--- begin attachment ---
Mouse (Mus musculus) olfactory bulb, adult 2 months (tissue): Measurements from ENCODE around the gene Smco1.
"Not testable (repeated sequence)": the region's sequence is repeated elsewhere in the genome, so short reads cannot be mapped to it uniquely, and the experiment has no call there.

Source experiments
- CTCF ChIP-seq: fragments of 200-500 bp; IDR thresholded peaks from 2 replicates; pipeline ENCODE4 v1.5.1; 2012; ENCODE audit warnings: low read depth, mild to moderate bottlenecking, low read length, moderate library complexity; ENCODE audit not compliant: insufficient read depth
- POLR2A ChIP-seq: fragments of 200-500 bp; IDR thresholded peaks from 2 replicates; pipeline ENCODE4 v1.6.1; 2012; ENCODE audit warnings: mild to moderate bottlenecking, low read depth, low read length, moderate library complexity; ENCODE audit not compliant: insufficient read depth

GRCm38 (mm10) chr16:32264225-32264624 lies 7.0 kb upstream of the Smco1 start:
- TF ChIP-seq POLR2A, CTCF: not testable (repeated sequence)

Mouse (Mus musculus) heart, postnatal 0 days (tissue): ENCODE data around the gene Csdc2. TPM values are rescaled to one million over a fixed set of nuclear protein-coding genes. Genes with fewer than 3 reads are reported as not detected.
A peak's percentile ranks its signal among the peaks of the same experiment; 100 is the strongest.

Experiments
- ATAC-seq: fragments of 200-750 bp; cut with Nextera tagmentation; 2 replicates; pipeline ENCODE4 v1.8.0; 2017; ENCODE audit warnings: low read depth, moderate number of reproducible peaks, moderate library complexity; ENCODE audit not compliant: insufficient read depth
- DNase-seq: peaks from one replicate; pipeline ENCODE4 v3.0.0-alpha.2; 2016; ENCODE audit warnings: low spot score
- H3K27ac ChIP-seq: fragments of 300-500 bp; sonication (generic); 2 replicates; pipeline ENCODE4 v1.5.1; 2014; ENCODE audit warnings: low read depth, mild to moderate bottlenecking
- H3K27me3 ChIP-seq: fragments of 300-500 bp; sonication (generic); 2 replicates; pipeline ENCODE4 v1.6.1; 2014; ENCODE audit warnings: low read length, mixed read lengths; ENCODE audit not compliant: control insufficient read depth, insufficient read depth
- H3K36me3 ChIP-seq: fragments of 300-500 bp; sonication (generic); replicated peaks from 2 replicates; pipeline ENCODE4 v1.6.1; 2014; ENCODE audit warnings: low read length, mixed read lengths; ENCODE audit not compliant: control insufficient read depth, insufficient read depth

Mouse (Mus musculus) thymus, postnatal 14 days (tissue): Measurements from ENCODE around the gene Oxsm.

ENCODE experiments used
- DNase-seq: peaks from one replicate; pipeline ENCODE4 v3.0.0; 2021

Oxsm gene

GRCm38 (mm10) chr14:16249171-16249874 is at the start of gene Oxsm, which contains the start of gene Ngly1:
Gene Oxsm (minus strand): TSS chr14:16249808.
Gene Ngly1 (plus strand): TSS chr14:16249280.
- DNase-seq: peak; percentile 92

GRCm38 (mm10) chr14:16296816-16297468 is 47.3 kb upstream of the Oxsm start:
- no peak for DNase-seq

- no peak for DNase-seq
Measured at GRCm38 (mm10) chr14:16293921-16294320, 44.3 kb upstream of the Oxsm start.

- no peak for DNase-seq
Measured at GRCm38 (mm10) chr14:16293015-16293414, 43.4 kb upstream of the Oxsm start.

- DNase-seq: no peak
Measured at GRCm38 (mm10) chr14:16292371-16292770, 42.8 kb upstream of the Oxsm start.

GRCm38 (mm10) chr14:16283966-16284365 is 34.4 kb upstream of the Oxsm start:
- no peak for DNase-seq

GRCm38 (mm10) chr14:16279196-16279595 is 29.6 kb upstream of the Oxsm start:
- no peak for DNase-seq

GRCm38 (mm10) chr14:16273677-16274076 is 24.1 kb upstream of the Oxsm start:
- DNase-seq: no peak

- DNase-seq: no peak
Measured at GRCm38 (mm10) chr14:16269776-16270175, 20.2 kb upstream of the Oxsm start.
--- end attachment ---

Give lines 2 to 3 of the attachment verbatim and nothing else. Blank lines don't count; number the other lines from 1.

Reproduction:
"Not testable (repeated sequence)": the region's sequence is repeated elsewhere in the genome, so short reads cannot be mapped to it uniquely, and the experiment has no call there.

Source experiments